Psychedelic-Rock'n'roll: Sympathy For The Devil, DVD 1968

21 January 2012

Sympathy For The Devil,
DVD 1968


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Sympathy For The Devil
Director: Jean-Luc Godard
100 minutes, 1968

"Sympathy For The Devil" (originally titled "One Plus One" by the film director and distributed under that title in Europe) is a 1968 film shot mostly in color by director "Jean-Luc Godard".
"Jean-Luc Godard"'s legendary film is a double-header of sorts: it is both an insightful portrait of a band's creative process and a provocative dissection of Western counter culture.
"The Rolling Stones"' studio sessions follow the development of the song in the film's title. Beginning as a loose outline of a ballad, it acquires a rollicking groove and transforms by iterations into the Stones' signature tune that defined the sound of an era.
Composing the film's main narrative thread are several long, uninterrupted shots of "The Rolling Stones" in a sound studio, recording and rerecording various parts to "Sympathy for the Devil". The dissolution of Stone Brian Jones is vividly portrayed, and the chaos of 1968 is made clear when a line referring to the killing of John F. Kennedy is heard changed to the plural after the assassination of Robert F. Kennedy in June.
Interwoven through the movie are outdoor shots of Black Panthers milling about in a junkyard littered with the rusting cars heaped upon each other. They read from revolutionary texts (including Amiri Baraka) and toss their rifles to each other, from man to man, as if in an assembly line, or readying for an impending battle. A group of white women, apparently kidnapped and dressed in white, are brutalized and ultimately shot, off-camera; their bloody bodies are subsequently seen in various tableaus throughout the film.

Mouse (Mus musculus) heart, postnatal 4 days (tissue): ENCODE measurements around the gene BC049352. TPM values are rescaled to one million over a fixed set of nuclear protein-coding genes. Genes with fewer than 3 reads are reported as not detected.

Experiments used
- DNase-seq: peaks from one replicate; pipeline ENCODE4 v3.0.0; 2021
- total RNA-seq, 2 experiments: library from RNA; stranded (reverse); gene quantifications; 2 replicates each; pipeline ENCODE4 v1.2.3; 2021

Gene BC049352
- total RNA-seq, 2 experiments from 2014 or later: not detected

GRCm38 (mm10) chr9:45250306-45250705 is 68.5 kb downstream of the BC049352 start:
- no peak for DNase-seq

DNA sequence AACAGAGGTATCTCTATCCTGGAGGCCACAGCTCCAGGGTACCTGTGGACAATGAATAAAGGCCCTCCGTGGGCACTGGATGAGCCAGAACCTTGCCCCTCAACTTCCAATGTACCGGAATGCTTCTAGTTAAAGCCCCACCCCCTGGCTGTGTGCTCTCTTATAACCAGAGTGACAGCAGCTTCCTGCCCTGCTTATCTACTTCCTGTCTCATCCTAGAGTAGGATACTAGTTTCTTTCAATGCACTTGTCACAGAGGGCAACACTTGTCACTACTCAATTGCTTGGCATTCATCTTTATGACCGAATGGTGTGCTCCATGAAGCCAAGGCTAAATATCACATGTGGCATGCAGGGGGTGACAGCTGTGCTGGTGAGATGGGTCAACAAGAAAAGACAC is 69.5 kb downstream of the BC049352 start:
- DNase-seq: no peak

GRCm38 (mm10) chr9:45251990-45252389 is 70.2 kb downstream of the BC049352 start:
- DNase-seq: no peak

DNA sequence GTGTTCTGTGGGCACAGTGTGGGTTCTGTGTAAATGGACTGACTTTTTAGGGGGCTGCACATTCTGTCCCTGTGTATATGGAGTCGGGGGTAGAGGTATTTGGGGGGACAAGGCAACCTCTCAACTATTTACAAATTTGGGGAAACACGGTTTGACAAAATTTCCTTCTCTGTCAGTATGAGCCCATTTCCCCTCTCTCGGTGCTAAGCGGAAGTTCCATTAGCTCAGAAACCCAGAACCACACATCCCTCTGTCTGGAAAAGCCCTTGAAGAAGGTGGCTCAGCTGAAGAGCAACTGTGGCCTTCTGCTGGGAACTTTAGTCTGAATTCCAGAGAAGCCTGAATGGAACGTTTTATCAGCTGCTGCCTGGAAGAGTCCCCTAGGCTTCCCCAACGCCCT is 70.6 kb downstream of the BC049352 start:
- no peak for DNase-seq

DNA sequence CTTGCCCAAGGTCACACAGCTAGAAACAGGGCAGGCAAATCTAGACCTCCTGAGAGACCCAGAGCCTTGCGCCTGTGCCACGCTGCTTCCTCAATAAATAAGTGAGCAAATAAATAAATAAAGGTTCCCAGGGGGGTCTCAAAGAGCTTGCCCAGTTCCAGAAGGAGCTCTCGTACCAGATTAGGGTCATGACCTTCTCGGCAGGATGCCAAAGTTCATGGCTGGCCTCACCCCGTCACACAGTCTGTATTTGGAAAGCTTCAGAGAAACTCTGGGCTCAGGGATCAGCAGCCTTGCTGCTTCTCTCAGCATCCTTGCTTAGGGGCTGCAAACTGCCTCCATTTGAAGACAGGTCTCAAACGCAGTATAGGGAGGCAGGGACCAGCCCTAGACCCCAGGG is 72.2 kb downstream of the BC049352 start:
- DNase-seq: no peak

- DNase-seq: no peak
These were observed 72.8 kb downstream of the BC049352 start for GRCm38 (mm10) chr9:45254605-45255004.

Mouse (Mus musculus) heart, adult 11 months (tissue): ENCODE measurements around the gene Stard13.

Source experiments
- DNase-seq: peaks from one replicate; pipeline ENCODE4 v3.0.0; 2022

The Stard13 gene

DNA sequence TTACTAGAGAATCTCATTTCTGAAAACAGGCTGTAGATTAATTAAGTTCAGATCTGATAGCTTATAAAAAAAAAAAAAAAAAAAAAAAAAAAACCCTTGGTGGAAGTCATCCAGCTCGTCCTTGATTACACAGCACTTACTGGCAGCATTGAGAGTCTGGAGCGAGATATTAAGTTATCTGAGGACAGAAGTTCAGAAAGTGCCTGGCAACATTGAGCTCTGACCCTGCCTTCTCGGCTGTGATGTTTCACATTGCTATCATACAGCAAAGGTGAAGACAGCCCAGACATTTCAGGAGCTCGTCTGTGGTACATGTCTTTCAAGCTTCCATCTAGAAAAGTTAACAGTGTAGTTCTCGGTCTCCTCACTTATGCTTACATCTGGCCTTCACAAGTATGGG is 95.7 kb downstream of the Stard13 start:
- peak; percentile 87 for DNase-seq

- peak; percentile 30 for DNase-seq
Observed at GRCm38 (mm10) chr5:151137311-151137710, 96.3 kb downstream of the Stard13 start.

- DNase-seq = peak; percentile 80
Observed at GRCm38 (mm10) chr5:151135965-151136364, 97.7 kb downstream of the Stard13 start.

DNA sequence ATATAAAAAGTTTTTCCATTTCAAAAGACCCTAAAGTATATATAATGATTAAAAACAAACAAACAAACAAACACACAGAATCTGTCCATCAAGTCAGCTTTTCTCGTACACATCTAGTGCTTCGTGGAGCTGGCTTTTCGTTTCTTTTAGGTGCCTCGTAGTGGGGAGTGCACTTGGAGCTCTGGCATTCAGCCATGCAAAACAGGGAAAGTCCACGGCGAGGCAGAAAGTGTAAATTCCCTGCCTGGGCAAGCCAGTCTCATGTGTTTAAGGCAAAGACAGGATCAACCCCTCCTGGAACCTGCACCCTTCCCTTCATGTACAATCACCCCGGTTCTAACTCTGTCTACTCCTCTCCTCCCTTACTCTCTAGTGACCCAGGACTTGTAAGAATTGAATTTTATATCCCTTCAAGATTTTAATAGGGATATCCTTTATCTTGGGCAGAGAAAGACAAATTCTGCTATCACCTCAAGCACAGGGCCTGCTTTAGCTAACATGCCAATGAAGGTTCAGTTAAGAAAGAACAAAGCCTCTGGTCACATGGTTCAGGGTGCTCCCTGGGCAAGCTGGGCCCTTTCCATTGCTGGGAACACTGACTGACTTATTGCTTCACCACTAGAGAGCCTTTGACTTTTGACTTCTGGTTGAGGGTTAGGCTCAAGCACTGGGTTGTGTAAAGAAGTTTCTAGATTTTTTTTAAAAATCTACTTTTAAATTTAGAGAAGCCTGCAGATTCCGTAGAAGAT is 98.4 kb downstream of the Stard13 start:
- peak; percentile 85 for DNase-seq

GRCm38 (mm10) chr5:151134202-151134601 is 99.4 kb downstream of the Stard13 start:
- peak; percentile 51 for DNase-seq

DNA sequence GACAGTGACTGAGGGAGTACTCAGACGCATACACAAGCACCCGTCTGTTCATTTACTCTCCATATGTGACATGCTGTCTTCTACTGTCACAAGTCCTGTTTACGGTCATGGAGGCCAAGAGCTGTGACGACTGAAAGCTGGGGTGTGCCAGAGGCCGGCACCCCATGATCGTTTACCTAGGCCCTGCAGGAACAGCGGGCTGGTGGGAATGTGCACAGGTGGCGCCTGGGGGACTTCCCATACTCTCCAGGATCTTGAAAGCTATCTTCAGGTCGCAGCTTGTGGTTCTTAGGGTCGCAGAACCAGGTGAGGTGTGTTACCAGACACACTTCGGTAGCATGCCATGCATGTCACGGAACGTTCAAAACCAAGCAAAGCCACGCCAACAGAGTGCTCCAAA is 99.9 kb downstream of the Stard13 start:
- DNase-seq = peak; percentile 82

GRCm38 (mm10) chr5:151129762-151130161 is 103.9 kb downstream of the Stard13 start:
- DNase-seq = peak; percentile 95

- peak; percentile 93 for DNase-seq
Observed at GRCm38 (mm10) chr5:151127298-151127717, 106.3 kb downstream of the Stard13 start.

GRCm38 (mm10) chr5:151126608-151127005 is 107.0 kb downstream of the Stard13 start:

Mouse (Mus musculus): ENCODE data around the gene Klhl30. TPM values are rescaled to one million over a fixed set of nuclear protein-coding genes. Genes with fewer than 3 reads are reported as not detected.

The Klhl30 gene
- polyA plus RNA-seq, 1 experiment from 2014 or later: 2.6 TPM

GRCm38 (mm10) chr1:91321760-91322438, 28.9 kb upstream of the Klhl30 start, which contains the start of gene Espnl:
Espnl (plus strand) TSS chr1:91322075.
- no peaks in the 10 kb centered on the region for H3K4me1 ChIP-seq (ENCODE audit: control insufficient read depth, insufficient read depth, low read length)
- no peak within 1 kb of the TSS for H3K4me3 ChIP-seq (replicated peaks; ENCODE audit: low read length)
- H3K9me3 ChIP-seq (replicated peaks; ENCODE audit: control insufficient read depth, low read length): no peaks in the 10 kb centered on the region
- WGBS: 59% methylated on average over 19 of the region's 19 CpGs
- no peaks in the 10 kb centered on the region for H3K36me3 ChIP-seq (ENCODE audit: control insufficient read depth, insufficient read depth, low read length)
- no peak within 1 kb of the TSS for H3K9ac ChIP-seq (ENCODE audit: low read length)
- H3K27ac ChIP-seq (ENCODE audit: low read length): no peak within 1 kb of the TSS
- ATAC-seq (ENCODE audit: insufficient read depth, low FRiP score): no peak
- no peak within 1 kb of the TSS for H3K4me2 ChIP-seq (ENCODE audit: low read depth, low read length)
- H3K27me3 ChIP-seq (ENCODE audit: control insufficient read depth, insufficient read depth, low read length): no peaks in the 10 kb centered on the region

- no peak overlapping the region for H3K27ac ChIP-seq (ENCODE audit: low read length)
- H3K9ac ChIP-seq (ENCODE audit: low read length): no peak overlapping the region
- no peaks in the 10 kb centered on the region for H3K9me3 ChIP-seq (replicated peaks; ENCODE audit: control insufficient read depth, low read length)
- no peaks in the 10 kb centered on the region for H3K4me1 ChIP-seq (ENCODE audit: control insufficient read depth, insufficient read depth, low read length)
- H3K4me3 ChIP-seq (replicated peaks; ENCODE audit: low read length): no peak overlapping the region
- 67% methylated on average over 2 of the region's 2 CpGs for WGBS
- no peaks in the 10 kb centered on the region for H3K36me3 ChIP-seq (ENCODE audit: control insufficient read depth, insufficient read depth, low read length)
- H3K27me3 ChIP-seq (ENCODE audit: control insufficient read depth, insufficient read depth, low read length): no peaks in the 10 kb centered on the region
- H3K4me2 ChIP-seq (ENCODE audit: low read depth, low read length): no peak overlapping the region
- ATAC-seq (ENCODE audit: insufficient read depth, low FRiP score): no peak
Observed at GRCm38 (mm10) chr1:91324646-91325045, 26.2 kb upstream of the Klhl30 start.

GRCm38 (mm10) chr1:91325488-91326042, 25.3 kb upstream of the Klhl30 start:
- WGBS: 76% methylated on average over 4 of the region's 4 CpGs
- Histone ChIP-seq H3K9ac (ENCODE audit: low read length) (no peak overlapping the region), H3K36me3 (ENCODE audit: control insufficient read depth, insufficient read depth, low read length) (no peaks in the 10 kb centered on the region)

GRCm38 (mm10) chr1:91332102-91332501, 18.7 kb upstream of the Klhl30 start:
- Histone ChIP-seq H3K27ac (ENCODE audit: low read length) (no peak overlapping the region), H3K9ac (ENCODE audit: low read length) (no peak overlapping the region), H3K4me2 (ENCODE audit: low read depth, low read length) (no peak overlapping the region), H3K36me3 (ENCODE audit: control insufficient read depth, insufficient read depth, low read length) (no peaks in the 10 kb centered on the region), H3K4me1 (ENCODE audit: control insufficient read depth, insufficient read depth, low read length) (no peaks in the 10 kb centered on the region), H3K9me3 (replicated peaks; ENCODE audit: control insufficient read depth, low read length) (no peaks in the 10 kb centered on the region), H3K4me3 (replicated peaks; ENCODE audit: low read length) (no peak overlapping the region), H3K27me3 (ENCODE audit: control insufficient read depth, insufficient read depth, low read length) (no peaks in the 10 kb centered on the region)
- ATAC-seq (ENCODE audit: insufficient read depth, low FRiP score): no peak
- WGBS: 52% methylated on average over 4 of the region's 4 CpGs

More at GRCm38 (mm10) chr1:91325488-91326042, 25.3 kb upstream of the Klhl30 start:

The rest of the film contains a powerful political message in the form of a voiceover about Marxism, the need for revolution and other topics in which Godard was interested. One scene involves a camera crew following a woman about, played by "Anne Wiazemsky" in a yellow peasant dress, in an outdoor wildlife setting, and no matter what she's asked, always answers "yes" or "no". As can be seen from the chapter heading to the scene, she is supposed to be a personification of democracy, a woman named Eve Democracy.
At least one quarter of the film is devoted to indoor shots of a bookstore that sells such diverse items as Marvel's Doctor Strange, DC's The Atom, and The Flash comic books, Marxist pamphlets for propaganda, and various men's magazines. Alternating with the shots of comic books, pinup magazines, and Marxist pamphlets, consumers casually enter the bookstore, approach a bookshelf, pick up books or magazines, exchange them for a sheet of paper, and then slap the faces of two Maoist hostages sitting patiently next to a book display. Toward the end of the scene, a small child is admitted for the purpose of buying a pamphlet and slapping the faces of the hostages. After exchanging their purchases and receiving their document, each customer raises his/her right arm in a Nazi salute, and leaves the store.

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Brian Jones and Mick Jagger
at the Olympic Sound Studios while making Jean Luc Godard's movie, June 1968

Mimicking the earlier scene of the camera crew following Eve Democracy is the last scene to the movie where the camera crew mills about on the beach and from afar one man asks another "what are they doing over there"? To which the other answers "I think they're shooting a movie". A large camera crane is positioned on the beach and another woman in white is laid down upon the end of the crane and elevated along with a motion picture camera on the platform until she is well above the beach. She doesn't rise up but remains motionless, half-hanging off the crane, one leg dangling.

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